It is possible to get a second cancer, but breast cancer patients are commonly treated with medicines such as tamoxifen that reduce the risk. In fact, the chance that a woman with breast cancer will get a second cancer in her opposite breast is less than 5% in 8 years. This risk is lowered almost by half if a drug like tamoxifen is used. The risk for a second cancer in the opposite breast is about 14% in 25 years. These numbers are too low for a double mastectomy to increase survival.

Many women with newly diagnosed breast cancer request removal of both breasts even after receiving accurate information about their future risk. Breast MRI appears to contribute to fears. This imaging test shows a detailed view of breast tissue. It may reveal nodules that are of uncertain significance.

Are doctors advising women well enough during this highly emotional time? It is hard to say. Fears are real, and experience with cancer influences decision-making in a very personal way. For my patient, having both breasts removed was comforting. It made her feel liberated from her cancer. But ideally, we would be able to reassure women who have cancer without using unnecessary surgery.

 

What Changes Can I Make Now?

Two groups of women have a very high risk for a second breast cancer. For these women, having a double mastectomy could improve survival, compared with a single mastectomy or a lumpectomy:

  • Women with a BRCA1 or BRCA2 mutation have a 65% to 85% lifetime risk of developing breast cancer. About 40% of women with a BRCA gene choose to have both breasts removed. Many also choose to have their ovaries removed because the gene can also promote ovarian cancer. Most women who have relatives with breast cancer do not carry these genes.
  • A strong family history also increases risk. Breast cancer patients who have 2 first- or second-degree relatives with breast or ovarian cancer may benefit from having a bilateral mastectomy. First-degree relatives include parents, sisters and children. Second-degree relative include aunts, grandmothers and nieces. Other things that can signify high risk include a relative with cancer in both breasts, cancer in young relatives (less than 45 years old) or breast cancer in a male relative.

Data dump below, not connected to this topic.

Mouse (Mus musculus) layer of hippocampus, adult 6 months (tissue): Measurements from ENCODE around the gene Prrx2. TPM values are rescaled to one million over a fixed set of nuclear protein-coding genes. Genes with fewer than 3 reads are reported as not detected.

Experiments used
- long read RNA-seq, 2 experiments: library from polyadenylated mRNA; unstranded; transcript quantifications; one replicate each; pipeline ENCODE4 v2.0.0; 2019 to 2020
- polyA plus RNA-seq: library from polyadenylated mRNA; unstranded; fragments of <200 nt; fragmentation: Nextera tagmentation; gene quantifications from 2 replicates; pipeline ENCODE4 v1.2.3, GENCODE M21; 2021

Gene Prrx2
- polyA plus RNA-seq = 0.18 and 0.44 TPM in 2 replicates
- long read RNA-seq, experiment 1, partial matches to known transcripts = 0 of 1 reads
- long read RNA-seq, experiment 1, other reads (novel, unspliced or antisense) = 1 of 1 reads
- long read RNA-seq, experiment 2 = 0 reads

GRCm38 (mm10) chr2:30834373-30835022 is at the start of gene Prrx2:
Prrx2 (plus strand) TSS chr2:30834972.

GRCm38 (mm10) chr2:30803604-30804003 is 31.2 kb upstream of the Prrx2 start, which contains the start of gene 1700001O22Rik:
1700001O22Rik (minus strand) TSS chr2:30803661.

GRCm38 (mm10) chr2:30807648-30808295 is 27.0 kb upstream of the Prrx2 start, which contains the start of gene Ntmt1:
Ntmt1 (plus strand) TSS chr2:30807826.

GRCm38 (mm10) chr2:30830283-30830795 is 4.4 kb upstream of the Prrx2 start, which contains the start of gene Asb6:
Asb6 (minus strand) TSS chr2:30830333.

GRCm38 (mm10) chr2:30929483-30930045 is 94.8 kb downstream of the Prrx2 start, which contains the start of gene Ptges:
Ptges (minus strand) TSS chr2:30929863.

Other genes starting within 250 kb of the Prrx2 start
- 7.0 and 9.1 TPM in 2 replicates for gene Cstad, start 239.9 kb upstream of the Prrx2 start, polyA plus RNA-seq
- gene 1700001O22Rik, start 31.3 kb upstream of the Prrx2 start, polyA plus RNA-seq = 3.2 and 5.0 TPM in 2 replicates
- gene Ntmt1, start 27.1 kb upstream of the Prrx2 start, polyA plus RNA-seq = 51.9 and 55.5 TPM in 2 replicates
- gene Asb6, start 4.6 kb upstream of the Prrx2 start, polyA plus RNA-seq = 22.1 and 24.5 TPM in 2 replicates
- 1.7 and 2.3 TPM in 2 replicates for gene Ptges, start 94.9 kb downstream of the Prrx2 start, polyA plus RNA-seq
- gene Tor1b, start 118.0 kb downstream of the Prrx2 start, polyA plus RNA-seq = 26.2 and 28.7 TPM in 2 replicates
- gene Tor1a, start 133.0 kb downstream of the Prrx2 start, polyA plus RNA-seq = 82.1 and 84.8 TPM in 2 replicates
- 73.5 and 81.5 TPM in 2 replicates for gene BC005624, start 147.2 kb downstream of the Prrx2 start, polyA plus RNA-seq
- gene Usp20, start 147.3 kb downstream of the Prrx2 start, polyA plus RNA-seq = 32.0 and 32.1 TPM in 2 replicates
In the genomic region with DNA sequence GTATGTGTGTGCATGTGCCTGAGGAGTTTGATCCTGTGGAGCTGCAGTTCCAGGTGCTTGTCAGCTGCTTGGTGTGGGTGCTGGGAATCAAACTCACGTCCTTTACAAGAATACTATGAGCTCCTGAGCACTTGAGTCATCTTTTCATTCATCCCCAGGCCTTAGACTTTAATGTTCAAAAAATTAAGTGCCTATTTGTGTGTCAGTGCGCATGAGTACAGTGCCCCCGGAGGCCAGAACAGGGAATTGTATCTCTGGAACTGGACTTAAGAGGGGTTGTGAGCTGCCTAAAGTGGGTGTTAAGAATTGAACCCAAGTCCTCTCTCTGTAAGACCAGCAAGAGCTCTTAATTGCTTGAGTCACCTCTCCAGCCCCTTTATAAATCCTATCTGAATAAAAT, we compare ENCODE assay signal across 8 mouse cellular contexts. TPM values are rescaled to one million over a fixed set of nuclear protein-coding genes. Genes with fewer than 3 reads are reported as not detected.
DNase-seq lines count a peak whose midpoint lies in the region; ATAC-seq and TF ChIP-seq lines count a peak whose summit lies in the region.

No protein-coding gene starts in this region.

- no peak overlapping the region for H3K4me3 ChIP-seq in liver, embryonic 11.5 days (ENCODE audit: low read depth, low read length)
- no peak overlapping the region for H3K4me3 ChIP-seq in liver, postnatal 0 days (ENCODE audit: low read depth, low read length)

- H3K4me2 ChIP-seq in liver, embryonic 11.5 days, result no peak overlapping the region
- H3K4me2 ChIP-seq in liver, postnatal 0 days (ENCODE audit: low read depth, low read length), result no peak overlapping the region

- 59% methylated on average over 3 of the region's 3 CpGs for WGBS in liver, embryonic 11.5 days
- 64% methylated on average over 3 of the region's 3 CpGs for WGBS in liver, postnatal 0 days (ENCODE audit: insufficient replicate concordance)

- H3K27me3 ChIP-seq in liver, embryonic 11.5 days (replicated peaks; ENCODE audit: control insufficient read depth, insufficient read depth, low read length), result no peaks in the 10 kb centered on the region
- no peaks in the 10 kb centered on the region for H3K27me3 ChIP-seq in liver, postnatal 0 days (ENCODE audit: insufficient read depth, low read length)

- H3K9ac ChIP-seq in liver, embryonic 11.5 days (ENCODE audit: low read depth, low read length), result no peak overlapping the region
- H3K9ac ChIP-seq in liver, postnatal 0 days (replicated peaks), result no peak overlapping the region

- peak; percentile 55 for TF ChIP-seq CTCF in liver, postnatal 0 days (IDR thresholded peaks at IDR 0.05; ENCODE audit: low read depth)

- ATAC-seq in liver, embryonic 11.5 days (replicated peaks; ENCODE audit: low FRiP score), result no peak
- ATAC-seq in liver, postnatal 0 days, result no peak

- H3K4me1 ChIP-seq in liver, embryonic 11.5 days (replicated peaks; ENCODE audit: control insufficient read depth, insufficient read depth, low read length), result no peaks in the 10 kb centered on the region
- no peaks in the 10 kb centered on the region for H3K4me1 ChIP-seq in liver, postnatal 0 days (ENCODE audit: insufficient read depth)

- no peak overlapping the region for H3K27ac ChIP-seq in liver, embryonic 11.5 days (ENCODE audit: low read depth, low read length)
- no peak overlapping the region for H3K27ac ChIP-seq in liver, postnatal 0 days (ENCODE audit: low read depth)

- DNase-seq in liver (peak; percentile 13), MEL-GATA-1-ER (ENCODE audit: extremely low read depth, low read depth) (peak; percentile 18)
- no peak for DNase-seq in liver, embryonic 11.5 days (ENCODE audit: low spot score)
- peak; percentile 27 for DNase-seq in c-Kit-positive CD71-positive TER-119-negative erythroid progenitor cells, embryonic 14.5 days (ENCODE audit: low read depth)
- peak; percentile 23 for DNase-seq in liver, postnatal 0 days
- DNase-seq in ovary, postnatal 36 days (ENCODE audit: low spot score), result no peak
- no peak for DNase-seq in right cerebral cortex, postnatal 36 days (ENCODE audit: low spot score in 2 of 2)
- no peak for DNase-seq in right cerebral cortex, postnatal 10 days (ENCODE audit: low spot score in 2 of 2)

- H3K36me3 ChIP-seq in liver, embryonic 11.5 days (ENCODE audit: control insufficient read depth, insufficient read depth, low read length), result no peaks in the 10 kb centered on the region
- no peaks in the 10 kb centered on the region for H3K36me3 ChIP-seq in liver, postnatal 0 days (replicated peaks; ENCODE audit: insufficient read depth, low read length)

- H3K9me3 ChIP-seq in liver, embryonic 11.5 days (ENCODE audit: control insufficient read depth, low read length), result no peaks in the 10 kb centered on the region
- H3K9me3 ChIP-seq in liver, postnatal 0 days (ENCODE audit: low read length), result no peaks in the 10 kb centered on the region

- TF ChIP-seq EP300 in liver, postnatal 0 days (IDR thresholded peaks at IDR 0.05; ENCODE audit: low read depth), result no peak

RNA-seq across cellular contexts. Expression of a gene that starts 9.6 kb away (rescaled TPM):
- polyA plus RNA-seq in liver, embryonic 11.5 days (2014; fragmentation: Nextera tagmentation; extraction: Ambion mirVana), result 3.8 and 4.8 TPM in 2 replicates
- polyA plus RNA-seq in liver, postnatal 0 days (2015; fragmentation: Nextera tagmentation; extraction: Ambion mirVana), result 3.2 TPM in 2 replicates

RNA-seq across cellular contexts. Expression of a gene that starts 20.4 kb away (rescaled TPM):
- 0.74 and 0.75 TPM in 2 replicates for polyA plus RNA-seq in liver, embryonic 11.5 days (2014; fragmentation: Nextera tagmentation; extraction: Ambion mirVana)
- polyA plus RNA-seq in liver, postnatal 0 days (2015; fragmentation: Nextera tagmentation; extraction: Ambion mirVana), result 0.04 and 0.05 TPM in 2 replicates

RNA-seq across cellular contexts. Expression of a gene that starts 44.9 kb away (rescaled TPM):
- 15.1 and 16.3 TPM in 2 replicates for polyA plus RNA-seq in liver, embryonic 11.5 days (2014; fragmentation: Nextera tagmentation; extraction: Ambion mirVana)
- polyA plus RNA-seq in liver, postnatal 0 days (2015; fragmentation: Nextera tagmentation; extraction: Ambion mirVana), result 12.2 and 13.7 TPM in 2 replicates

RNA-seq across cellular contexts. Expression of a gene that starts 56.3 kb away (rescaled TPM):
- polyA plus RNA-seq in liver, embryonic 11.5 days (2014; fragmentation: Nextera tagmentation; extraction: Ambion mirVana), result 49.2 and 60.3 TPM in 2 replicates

We have recently learned that extremely dense breast tissue may increase risk. This is something that can be seen on a mammogram. It can roughly double the risk for breast cancer. By itself, having extremely dense breasts is not a strong enough worry to make mastectomy advisable. But combined with a family history of cancer, it may add up to a serious risk.

If you have had a mastectomy on one side, you should have mammograms on the opposite breast every one to two years. Your doctor also should examine the side with cancer to check for cancer along the surgical scar.

 

What Can I Expect Looking to the Future?

Choosing to have surgery on both breasts to prevent breast cancer is difficult, courageous and quite personal. Take time with this decision. Talk with your family and your doctor. There is no need to decide quickly.

Having both breasts removed can reduce fears, but it creates its own psychological stress. In one study, 39% of women who had a risk-reducing mastectomy reported negative effects on their relationship with a spouse because of decreased sensation and changed body appearance.

Last updated May 23, 2014


    Print Printer-friendly format    
   
.
.  
This website is certified by Health On the Net Foundation. Click to verify.
.